Such an all-encompassing theory necessarily requires a tremendous amount of mathematical skill. In fact, most of the mathematics needed for string theory is not even yet developed. String theorists thus have the exciting task of building new mathematics as tools to explore new laws of physics. It is therefore not surprising that string theory is at the cross roads of many fields, including mathematics, particle phenomenology and astrophysics. Cumrun Vafa’s research has involved essentially all these aspects. Together with his colleagues he has worked on topological strings, trying to elucidate some new mathematics originating from string theory  and using these techniques to uncover some of the mysteries of black holes, particularly the Bekenstein-Hawking entropy. He has also applied these ideas to particle theories by geometrically engineering quantum field theories, as well as solving the strong coupling dynamics of confining theories  and geometrizing string theory defects.  His recent work involves applying these ideas to come up with stringy predictions about what the Large Hadron Collider (LHC) located at Franco – Swiss border may potentially discover in the near future.

Dr. Cumrun Vafa,  was elected as a new member of The National Academy of Sciences on April 28, 2009. Members are elected in recognition of their distinguished and continuing achievements in original research.

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Community News (V13-I21)

May 19, 2011 by · Leave a Comment 

Saheela Ibraheem: Budding scholar Par Excellence

EDISON,NJ–Muslim Americans continue to excel in a variety if fields despite all the odds. The latest such examplar is Saheela Ibraheem, a 15 year old student from New Jersey, who has been accepted to the prestigious Harvard University. She  opted for the world renowned university even though she had an option of thirteen other top rated schools to choose from including, MIT, Columbia, and Princeton.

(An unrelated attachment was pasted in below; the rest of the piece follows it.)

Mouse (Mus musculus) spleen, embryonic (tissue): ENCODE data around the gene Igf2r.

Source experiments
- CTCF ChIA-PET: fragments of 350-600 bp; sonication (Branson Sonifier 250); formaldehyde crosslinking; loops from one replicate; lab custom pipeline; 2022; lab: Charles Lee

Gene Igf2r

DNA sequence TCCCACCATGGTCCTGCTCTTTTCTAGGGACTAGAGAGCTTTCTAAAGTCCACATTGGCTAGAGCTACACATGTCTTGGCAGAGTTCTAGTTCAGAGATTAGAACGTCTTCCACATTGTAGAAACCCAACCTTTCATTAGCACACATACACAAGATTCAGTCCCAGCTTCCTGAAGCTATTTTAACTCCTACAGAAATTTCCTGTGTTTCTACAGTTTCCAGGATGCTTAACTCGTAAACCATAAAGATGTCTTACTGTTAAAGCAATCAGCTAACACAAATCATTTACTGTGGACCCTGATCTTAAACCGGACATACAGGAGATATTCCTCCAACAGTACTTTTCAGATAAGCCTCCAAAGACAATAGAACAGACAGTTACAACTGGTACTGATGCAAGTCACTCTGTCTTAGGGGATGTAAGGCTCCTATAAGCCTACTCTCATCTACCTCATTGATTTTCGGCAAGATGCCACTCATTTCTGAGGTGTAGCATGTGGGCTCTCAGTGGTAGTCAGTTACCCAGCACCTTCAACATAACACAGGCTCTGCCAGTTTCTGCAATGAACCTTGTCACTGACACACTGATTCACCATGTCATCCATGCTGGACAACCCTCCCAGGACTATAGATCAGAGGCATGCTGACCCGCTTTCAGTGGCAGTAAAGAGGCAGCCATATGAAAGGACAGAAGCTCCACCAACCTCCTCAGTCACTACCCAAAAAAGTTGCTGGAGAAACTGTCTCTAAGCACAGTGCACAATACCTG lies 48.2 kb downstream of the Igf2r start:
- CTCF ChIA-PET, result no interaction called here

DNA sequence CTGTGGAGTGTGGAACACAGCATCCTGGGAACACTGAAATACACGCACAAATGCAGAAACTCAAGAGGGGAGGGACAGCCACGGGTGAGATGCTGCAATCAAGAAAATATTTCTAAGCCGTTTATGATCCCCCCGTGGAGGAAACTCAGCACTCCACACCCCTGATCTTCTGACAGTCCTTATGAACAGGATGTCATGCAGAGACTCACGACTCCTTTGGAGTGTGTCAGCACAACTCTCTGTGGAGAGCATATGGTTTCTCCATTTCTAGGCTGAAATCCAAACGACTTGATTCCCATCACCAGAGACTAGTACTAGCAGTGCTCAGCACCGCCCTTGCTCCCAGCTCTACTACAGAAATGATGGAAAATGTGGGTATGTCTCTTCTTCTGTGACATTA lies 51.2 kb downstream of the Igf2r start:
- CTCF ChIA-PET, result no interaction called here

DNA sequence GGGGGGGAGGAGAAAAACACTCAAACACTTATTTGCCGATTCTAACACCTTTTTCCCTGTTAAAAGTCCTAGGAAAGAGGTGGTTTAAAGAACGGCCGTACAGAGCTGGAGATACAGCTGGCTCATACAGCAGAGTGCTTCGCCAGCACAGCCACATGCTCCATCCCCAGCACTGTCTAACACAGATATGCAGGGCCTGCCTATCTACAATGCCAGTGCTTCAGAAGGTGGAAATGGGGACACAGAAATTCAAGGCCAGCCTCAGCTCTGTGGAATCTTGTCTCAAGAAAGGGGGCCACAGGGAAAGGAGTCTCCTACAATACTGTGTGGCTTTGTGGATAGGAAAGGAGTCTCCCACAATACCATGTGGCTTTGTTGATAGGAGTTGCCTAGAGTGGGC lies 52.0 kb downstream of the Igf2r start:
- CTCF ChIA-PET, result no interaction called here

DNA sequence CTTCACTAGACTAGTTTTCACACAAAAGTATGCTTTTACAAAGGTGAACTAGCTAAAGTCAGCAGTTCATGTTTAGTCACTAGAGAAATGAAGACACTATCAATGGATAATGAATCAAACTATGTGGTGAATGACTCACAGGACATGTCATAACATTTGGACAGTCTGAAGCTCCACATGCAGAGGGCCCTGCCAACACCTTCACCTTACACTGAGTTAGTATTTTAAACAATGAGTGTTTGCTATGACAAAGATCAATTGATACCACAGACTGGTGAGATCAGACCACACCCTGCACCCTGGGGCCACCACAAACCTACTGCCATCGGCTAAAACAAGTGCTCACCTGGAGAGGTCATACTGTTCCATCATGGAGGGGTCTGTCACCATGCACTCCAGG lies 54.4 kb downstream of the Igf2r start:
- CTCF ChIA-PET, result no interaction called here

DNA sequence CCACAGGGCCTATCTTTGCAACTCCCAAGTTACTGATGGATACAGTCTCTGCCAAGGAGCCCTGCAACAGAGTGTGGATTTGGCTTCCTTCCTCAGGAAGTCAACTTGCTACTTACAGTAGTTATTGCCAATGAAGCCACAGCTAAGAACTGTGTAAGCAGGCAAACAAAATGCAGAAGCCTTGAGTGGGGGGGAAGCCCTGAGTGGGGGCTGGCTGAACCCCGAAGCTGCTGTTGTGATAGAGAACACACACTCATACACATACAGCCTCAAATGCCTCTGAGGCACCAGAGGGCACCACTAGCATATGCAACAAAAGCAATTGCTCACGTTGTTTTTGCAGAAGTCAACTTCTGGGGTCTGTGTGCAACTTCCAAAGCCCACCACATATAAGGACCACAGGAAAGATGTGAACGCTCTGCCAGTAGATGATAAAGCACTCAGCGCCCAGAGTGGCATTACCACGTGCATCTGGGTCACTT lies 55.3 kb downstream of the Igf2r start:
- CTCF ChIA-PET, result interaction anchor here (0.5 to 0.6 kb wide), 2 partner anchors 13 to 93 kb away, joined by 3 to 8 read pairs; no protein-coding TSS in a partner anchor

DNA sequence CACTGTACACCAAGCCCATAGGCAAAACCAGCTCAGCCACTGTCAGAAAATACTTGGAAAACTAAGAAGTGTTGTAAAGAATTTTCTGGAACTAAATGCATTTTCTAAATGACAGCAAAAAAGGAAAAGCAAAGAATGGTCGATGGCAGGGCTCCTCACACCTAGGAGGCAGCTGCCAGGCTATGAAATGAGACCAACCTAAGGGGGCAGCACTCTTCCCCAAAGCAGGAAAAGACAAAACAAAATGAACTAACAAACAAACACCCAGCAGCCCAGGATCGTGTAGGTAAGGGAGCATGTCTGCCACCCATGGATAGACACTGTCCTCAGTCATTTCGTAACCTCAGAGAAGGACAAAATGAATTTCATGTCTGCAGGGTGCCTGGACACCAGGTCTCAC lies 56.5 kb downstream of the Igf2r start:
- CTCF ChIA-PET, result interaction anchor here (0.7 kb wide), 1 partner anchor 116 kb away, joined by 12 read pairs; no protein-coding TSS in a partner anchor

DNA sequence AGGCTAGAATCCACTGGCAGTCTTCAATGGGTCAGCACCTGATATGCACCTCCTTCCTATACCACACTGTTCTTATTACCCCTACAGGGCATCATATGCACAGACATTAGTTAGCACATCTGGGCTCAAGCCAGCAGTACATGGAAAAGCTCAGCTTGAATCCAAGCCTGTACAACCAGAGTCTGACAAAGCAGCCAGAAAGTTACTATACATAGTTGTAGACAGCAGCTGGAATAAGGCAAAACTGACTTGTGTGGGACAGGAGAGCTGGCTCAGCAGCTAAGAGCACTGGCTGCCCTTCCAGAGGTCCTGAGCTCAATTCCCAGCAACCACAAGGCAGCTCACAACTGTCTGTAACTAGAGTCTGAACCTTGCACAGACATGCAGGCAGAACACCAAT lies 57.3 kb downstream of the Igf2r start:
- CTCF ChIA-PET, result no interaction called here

The hijab wearing Ibraheem has always been a brilliant student and and hard worker.She speaks Arabic, Spanish and Latin. She said she hopes to become a research scientist and study the brain.

“If you are passionate about what you do, and I am passionate about most of these things, especially with math and science, it will work out well,” Ibraheem told CBS News.

Mosque to come up in Harford County

ABINGDON,MD–Harford County will soon have a mosque of its own. A ranch style home on 5 acres of property is now being renovated to house the new mosque, ABC News reported.

Dr. Rehan Khan, a spokesperson for the community, told the channel that the mosque was much needed: “People use to go to Baltimore. (It’s) almost an hour’s drive. There are about a hundred families in the area. Most of them are highly professional physicians, pharmacists, computer specialists… living in the area. There’s not a single place of worship for them.”